Police brutality sometimes euphemistically referred to as ‘excesses’ committed by individual or rogue bands of law enforcement officials, is the excessive and unwarranted use of force by the guardians of law and order.
The term is used to describe various human rights violations by police. They include beatings, racial abuse, unlawful killings, torture, or indiscriminate use of riot-control agents at protests. From the backstreets of the US, to the shacks or beachside shanties in Sri Lanka’s capital, unlawful use of force by police can end in death, injury and devastation.
The term also refers to situations where officers exercise undue or excessive force against a person. Police violence includes but is not limited to physical or verbal harassment. It includes physical and/or mental injury, property damage, inaction of police officers, and in some cases, death of suspects in custody.
As we’ve seen too many times, whether it be country’s claiming leadership in defending human of human rights the world over, or in countries ruled by strongmen (elected or otherwise), on many occasions police kill or seriously injure people during arrests fuelled by ethnic animosity or for simple causes as criticizing governments in power.
The recent the cold-blooded killing of a black man – George Floyd by white American police in the US and the recent arrest and illegal detention of trade unionists in quarantine centres in Sri Lanka are, but, two examples of a more widespread disease.
One of the worst case scenarios of police brutality are the continuing police attacks of the unfortunate Palestinian people who continue to live under Israeli occupation.
According to Amnesty International in countless cases, police are quick to use force in response to protests or demonstrations. All too often, officers who kill or injure people after using unlawful force are not brought to justice.
In our own country during the near three-decade long ethnic conflict which began in July 1983, hundreds, if not thousands of civilian Tamils were arrested sans charges. Recently the present Minister of Sports drew the attention of parliament to the fate of these prisoners, some of whom the minister said has been languishing in prison for years. Even prior to his (the minister’s) birth. Worse, some of these unfortunates have as yet had no charges framed against them.
Some of the more heinous atrocities committed during this period was when the forces of law and order turned a blind eye to crimes which were being committed literally under their noses during the 1983 July riots and the Welikada prison massacre of the same month.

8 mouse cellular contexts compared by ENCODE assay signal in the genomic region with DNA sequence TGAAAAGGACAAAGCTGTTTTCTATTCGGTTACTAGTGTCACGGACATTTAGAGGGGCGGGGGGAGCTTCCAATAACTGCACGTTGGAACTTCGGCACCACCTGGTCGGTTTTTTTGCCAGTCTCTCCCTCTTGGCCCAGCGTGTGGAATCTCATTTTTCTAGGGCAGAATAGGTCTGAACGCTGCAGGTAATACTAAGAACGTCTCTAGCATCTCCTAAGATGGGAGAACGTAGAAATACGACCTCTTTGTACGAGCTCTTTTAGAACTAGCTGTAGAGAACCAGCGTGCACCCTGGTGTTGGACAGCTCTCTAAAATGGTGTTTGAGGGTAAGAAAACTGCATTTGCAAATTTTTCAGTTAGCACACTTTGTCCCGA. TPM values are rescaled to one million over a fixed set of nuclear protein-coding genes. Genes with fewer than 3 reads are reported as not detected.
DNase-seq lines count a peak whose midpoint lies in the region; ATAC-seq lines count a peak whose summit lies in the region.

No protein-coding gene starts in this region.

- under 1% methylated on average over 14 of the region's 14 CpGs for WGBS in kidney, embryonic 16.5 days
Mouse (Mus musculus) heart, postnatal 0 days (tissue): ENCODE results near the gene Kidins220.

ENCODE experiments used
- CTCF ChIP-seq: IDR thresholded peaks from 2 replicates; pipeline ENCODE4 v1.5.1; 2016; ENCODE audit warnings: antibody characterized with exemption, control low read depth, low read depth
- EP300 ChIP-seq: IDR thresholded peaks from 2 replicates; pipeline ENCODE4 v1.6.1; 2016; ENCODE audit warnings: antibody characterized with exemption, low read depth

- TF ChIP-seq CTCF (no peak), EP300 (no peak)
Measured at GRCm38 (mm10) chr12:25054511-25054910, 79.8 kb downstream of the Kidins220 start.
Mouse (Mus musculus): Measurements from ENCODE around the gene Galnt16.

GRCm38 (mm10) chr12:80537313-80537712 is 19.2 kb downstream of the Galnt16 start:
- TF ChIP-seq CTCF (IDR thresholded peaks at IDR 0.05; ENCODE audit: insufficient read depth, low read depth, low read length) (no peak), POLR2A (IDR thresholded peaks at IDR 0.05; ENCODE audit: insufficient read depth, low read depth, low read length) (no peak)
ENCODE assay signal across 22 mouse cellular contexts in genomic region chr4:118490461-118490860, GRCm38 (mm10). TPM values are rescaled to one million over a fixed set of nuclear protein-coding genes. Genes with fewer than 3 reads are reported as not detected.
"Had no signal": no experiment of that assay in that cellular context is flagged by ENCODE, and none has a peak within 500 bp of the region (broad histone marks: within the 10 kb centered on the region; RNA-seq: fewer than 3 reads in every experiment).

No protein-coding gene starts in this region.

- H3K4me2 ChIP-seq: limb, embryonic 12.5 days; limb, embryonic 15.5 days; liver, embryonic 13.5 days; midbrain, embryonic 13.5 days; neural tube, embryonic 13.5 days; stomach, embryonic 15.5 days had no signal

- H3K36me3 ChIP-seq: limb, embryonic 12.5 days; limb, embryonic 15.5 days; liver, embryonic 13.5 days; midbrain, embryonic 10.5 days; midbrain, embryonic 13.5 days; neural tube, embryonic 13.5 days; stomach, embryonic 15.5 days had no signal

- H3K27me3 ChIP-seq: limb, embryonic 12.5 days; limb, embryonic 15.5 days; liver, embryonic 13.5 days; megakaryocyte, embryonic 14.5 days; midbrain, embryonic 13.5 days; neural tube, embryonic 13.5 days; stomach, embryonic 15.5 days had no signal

Fifty-three Tamil prisoners were killed in the high security prison of Welikada in Colombo and hundreds of civilians were killed on the streets of the country while police idly stood by. No one has been convicted for the crimes. The government of the day absolved police crimes and an era of police impunity had dawned.
In a near repetition of the 1983 Welikada prison massacre, in 2012 police commandos entered the same prison compound and cold-bloodedly killed prisoners in their cells. To date it has not been traced as to who gave the order for the raid.
More recently, using the Covid-19 regulations as cover, police took into custody the peacefully protesting trade unionists and detained them in quarantine centres. Media institutions exposed pictures of a photojournalist being frog-marched by a suspect policeman implicated in Sri Lanka’s 2012 Welikada prison massacre in the very premises of the High Court.
Just a day or two ago, police in civvies entered residences in the suburbs of Colombo sans identification demanding to know who lived within the premises and threatening residents who demanded identification.
This is why it’s so important to know what our rights are, and to know what police are, and aren’t, allowed to do.
In these times where police excesses are growing in our own country, we need to remember the ultimate truism attributed to Edmund Burke…“The only thing necessary for the triumph of evil is for good men to do nothing…”
We need to make sure that police stop using force against the law, and that those who kill unlawfully are brought to account – no more excuses.
Disclaimer: Police ‘excesses’ - dailymirror EDITORIAL - Views expressed by writers in this section are their own and do not necessarily reflect Latheefarook.com point-of-view